24 Hours of Le Mans Postponement Casts Shadow on F1\u2019s Full Schedule

The news that the 24 Hours of Le Mans has been officially postponed and will now move from its planned June 12-13 date to the weekend of August 21-22, has revived doubts about whether Formula 1 will be able to deliver its 23-race calendar in 2021.

Formula 1 CEO Stefano Domenicali said recently that he felt the calendar was “realistic” but admitted that it was “challenging.”

“We need to be fluid in our approach,” Domenicali said. “But we are in contact with all the race organizers and they are totally committed to the races. Of course, we cannot control everything. We can only control our side, the protocols that we want to respect. This year is a more complex situation because last year there was no limitation from country to country. Things are evolving every day. But it is the wish and the hope that we can deliver what we want to achieve because it is essential that F1 is strong.”

F1 teams have continued concerns about travel restrictions between Britain and the continent.

“We built the new car in the U.K., but we couldn’t fire it up because that requires Ferrari engineers from Italy and to visit the U.K. they would need to quarantine in both areas,” Haas F1 team principal Guenther Steiner said. “So we are going to do it in Bahrain. With a completely new car you cannot take that risk.”

For the race promoters, however, life is even more complicated.

In mid-February, the French Ministry of Culture announced that it intends to allow events in France in the summer of 2021, but on very strict terms. The key restriction is that the organizers of events, whether indoors or outdoors, can only allow 5,000 spectators, with suitable social distancing measures. And these events will only be allowed to happen if the crowd is seated.

The Ministry added that the rules may be changed and that there may be further reductions if the pandemic gets worse or, conversely, the maximum number of people allowed could rise if the situation improves. If the pandemic develops in a negative way other protocols might need to be adopted.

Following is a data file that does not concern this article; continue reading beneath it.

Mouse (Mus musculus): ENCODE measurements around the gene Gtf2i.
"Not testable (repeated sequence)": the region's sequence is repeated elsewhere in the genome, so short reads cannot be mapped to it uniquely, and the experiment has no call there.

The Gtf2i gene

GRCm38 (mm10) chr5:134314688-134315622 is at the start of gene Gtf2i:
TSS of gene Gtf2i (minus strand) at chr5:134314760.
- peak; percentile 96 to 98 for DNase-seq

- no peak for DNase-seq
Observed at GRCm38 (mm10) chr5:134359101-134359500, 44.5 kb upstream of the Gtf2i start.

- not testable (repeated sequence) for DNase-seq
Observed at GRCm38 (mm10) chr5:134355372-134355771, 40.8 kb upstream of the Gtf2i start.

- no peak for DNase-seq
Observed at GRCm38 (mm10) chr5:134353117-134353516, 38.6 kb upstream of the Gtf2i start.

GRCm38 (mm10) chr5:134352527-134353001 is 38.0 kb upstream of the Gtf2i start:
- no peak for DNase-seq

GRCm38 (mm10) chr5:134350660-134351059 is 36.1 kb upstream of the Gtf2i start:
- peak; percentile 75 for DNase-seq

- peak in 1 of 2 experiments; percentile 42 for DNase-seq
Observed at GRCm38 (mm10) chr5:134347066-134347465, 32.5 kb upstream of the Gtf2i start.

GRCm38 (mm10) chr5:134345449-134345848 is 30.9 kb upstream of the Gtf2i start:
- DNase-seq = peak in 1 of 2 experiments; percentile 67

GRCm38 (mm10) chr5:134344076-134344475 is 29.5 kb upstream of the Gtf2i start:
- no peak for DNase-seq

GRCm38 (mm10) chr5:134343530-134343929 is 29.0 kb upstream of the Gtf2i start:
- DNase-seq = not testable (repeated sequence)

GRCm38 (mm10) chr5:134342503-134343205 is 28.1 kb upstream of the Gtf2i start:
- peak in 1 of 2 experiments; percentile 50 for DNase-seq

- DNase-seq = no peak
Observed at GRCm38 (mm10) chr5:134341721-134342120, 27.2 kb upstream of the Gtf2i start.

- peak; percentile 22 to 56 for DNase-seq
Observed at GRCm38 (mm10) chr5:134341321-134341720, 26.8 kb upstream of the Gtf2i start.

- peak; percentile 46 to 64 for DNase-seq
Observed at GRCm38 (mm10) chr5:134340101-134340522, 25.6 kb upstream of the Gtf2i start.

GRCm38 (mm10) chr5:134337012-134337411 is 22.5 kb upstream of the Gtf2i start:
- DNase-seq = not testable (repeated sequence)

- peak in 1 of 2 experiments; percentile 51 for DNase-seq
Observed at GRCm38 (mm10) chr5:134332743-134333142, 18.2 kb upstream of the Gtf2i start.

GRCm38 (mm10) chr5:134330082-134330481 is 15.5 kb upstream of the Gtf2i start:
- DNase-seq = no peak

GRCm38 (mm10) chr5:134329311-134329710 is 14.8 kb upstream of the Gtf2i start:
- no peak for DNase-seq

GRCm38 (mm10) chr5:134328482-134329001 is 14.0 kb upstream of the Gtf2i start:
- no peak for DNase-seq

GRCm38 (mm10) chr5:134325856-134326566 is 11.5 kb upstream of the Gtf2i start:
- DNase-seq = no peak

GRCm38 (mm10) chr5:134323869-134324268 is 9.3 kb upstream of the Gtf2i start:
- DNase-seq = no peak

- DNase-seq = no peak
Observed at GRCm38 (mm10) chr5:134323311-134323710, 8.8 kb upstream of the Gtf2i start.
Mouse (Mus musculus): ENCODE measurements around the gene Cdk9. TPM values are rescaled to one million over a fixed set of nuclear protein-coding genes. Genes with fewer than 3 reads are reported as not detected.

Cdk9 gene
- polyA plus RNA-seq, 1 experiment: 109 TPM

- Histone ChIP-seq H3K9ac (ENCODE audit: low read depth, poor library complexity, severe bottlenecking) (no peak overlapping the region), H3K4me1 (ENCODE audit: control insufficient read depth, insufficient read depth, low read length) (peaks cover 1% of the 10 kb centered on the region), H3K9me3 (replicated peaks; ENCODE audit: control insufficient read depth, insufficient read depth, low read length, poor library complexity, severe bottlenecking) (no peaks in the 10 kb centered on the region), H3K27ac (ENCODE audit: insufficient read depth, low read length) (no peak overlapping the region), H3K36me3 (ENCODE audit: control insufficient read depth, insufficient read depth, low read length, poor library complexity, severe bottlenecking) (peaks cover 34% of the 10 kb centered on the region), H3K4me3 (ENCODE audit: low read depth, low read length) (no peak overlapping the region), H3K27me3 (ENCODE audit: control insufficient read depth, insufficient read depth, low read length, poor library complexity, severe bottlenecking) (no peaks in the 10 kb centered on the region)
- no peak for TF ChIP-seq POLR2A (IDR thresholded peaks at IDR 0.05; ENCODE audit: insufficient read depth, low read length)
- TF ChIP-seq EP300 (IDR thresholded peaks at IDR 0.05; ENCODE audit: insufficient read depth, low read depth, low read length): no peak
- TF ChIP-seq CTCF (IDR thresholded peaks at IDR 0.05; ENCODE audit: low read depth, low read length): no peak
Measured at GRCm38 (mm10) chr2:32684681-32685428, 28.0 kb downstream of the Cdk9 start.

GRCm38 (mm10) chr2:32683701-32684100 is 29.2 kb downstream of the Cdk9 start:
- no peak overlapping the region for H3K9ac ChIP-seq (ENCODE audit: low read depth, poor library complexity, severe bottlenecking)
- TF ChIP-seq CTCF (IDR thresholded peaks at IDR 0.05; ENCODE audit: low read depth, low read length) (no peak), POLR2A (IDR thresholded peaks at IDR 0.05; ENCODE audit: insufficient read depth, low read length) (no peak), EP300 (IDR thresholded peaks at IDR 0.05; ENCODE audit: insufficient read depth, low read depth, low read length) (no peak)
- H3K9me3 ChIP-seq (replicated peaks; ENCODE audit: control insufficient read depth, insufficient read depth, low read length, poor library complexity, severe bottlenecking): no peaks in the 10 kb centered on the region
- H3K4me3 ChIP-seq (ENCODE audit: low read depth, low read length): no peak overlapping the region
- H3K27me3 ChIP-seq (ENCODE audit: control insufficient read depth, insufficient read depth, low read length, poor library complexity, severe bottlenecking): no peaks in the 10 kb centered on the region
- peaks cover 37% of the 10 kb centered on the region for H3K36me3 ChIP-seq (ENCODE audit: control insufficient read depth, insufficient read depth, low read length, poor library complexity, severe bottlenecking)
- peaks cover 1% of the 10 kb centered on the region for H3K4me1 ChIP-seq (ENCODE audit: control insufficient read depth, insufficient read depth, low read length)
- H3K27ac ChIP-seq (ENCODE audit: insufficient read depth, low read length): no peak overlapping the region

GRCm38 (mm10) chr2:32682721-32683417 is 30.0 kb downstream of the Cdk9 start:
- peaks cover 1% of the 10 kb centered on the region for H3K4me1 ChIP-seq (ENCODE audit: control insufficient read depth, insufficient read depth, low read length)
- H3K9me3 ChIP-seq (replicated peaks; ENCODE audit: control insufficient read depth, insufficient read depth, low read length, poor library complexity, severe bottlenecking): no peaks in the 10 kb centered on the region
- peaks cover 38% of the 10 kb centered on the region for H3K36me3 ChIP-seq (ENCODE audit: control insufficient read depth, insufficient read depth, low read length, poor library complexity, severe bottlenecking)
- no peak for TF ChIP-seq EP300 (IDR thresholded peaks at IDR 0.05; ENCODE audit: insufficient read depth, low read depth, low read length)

There are many other problems to be considered at the moment. All travel is restricted in France, except internally, but there is a nightly curfew from 6 p.m. to 6 a.m. There are severe restrictions on people traveling to France from outside the European Union (and that now includes Britain). One is not allowed to do it for holidays, family visits or even to stay in a second home. There are just a few exemptions for vital travel, but that does not include spectating at motor races.

Le Mans, not unlike Formula 1, is heavily dependent on international spectators, including those from the U.K.

Travel from European Union countries is also complicated with a negative COVID test no older than 72 hours required, and one must also make a sworn statement that one does not have any COVID-19 symptoms. At the moment. the bars, restaurants, cafes, gyms, pools, theatres, cinemas, museums and tourist attractions in France all remain closed. A number of cities have weekend lockdowns to try to stop visitors. And more are expected in the days ahead.

The ACO has concluded that delaying the Le Mans 24 Hours until August means that things could improve later in the summer and the race could then become more financially viable, particularly as the vaccination program is expanding rapidly. There is talk of a Europe-wide vaccine “passport” that could help to restart tourism. This would be a digital pass of some kind which would prove that a person had been vaccinated or had tested negative.

The ACO decision is an interesting one and one must look at the Grands Prix of Monaco and France in light of the decision.

Monaco is due to take place at the end of May and the Automobile Club de Monaco is selling tickets for the May 23 race.

“The Automobile Club de Monaco remains vigilant and informed of the development in the international health situation,” the club says. “All precautionary measures will be applied and taken to ensure better safety for our spectators and guests.”

The big problem for Monaco is that in order to get there, one has to travel through France, as the storybook principality is surrounded by French territory, unless one arrives by boat from Italy. The majority of spectators travel into Monaco every day but stay in hotels in France. The problem is not so much the Monagasque border but rather the French border elsewhere. If you cannot get into France, you cannot get into Monaco.

The French Grand Prix, which is currently scheduled to take place on June 27 at Paul Ricard Circuit, is also facing trouble because it is largely funded by public money and cannot take place with only 5,000 paying spectators. The French government has a fund to help out events in this situation but it is only $30 million and it is unlikely that the French GP would be given anywhere near enough money to cover its needs. Tickets are on sale for the race and for a planned historic event scheduled for June 11-13, but it remains to be seen whether these can go ahead.

Moving the Le Mans 24 Hours is a relatively easy thing to do, as it is the 800-pound gorilla of endurance racing. Everything else will move to give it the space it needs. The French GP does not have that much clout.

The F1 calendar in the autumn is already very tightly-packed and France will struggle to find a space—unless other races have to pull out.

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